The region will continue to witness a rise construction and infrastructure activities in Saudi Arabia, the UAE and Kuwait as rapid population expansion forces the hand of governments. There are urgent demands for residential and infrastructural projects in Saudi Arabia, where, for example, the

transport pressures on the city of Riyadh have forced the government to ringfence funding for several large-scale construction projects.

In the meantime, while the pace of projects remains slower than it has been at other times in the recent past, one way in which those in the concrete industry can adapt and help themselves is by making sure that they have the right equipment to get their project work they have done, and to keep it profitable.

In March this year, for example. Schwing Stetter introduced the S38SX Reptor, a truck-mounted concrete pump with a boom that the manufacturer claims redefines the 30m class across a wide range of applications.

Equipped with more practical, wider boom opening angles and high manoeuvrability, the result of the machine is greater flexibility on site, which together with Schwing’s proven concrete pump, makes for a great product.

Contractors that use truck-mounted concrete pumps on industrial and commercial developments needs solutions that work well in a small space and under difficult conditions, and Schwing went back to the drawing board with the S38SX Reptor to meet these needs.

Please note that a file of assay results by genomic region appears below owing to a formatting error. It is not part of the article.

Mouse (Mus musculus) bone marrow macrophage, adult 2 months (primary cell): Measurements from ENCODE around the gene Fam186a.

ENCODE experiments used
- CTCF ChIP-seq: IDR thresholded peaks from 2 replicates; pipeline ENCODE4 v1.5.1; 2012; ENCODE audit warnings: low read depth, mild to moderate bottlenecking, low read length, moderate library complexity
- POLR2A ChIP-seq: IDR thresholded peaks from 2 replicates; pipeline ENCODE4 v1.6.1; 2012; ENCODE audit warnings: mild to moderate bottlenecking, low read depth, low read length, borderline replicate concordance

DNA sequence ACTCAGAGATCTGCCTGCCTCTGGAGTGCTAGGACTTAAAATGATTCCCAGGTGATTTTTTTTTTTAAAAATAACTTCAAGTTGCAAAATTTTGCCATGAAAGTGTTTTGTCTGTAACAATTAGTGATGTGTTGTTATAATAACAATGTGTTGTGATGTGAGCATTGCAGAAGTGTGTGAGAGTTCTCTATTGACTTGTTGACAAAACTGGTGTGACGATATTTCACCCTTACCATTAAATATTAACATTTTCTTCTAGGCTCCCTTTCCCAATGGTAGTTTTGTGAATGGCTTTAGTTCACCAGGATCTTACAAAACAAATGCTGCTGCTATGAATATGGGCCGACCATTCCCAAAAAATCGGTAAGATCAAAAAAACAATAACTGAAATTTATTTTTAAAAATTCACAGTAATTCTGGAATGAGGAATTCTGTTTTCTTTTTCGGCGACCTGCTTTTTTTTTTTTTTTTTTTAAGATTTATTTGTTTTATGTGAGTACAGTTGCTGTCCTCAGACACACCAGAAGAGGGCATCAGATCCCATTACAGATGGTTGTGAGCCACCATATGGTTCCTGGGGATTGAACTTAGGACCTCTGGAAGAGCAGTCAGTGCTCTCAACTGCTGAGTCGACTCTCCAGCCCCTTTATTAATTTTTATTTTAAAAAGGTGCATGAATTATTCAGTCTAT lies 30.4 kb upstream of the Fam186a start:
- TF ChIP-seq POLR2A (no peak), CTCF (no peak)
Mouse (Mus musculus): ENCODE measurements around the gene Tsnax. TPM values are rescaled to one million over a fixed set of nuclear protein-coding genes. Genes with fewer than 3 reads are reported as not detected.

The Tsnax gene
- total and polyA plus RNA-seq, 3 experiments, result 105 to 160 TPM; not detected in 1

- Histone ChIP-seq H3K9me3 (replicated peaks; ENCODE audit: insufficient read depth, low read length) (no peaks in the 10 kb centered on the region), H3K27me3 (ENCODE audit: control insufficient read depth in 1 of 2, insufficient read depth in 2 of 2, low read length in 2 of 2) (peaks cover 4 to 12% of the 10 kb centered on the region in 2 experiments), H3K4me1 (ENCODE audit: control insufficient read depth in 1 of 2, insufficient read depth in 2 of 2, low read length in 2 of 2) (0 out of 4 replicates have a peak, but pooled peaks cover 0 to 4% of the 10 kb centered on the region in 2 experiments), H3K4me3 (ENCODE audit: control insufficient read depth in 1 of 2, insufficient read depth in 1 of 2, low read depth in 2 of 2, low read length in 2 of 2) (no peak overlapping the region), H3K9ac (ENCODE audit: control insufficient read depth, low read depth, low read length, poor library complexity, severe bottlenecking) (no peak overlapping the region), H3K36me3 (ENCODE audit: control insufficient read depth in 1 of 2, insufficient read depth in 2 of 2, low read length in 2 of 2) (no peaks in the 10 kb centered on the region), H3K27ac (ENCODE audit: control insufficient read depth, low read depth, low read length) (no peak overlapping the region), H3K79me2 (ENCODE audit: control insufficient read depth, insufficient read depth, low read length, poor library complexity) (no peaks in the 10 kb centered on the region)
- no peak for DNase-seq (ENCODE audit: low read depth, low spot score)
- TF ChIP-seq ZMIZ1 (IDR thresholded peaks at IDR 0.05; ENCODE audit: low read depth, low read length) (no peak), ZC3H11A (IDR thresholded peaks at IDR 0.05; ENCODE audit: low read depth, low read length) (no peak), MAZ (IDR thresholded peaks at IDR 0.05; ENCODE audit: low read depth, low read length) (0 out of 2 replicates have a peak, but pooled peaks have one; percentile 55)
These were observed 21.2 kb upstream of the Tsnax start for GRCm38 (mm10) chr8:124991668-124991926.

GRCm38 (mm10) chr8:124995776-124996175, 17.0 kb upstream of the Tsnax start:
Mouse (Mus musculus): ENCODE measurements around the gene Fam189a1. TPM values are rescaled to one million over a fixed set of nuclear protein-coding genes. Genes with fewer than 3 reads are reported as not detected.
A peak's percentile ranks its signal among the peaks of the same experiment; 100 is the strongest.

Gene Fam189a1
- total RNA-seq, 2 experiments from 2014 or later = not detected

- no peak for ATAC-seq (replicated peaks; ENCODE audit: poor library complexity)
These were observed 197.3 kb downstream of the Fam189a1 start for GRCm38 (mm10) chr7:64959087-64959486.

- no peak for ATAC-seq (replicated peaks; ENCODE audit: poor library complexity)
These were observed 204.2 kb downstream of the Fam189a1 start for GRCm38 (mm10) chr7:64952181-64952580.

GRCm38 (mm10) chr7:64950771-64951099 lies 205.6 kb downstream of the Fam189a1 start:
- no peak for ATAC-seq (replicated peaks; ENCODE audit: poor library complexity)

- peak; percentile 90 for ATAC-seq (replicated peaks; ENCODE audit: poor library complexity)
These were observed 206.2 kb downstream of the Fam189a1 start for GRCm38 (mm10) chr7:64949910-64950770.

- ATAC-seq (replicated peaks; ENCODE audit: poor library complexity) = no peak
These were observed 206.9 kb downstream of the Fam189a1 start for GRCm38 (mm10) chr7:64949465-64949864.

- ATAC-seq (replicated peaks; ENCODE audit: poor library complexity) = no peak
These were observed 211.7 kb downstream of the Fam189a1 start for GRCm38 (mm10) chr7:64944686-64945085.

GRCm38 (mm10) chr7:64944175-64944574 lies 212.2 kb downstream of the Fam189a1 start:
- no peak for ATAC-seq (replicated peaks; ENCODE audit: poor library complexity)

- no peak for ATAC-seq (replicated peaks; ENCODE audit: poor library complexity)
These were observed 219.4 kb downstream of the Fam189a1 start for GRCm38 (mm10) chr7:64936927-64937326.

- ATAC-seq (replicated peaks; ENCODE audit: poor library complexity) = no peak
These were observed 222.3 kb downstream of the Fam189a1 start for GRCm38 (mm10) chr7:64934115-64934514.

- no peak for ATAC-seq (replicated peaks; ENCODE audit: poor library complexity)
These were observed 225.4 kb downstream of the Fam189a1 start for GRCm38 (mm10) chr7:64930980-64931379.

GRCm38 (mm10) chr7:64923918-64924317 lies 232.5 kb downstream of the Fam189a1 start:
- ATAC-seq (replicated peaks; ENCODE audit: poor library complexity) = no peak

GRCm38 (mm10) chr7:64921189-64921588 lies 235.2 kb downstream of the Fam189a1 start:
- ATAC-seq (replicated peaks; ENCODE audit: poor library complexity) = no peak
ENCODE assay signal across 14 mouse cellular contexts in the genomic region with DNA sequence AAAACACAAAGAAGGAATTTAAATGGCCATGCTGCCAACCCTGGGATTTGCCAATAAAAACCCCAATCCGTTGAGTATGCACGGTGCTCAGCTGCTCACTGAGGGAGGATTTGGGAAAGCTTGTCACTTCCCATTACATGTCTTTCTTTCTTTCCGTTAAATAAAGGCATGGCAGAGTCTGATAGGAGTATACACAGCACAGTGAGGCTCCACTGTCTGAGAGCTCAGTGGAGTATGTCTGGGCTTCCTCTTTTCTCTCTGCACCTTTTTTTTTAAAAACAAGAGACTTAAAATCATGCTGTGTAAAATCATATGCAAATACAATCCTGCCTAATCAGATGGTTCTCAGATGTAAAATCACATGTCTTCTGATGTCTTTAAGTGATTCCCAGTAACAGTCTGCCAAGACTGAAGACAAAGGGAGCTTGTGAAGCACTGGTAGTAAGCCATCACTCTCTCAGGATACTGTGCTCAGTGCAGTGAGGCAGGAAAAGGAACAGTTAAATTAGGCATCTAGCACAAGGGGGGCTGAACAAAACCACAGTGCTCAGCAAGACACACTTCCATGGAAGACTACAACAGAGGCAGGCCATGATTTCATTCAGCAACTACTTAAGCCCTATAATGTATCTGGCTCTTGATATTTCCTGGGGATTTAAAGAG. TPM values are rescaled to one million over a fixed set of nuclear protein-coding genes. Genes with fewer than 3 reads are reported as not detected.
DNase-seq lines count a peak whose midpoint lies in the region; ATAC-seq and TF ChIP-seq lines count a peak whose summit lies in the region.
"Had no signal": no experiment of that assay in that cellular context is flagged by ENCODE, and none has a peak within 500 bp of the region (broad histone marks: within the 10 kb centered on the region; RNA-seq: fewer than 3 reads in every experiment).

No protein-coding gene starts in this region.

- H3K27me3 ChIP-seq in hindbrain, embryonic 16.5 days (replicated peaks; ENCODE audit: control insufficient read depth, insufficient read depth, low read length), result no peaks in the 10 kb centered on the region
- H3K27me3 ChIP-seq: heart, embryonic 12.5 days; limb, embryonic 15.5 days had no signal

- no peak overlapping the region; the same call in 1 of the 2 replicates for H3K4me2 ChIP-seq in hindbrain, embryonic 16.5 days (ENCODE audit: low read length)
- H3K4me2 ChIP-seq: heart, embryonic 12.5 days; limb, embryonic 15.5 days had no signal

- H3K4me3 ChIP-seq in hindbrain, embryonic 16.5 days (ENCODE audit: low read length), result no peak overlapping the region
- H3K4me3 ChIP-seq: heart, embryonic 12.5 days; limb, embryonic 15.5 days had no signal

Under confined working conditions, it is proceeds that the more flexible and ergonomic the boom positioning, the more straightforward the machine is in use, and the faster and safer challenging concreting can be mastered.

“During the product development we maintained a close dialogue with our customers to identify the practical requirements of jobsite situations,” said Jost Amersdorffer, sales manager at Schwing.

“The S38SX Reptor combines maximum versatility with Schwing’s typical efficiency and reliability. The feedback from our customers confirms that we are right with this concept.”

Mounted on a 6x4 chassis with a 4,500 mm wheelbase, an operating weight of under 26 tonnes can be realised, while an 8x4 chassis with an identical wheelbase enables higher payloads while achieving an even smaller turning circle.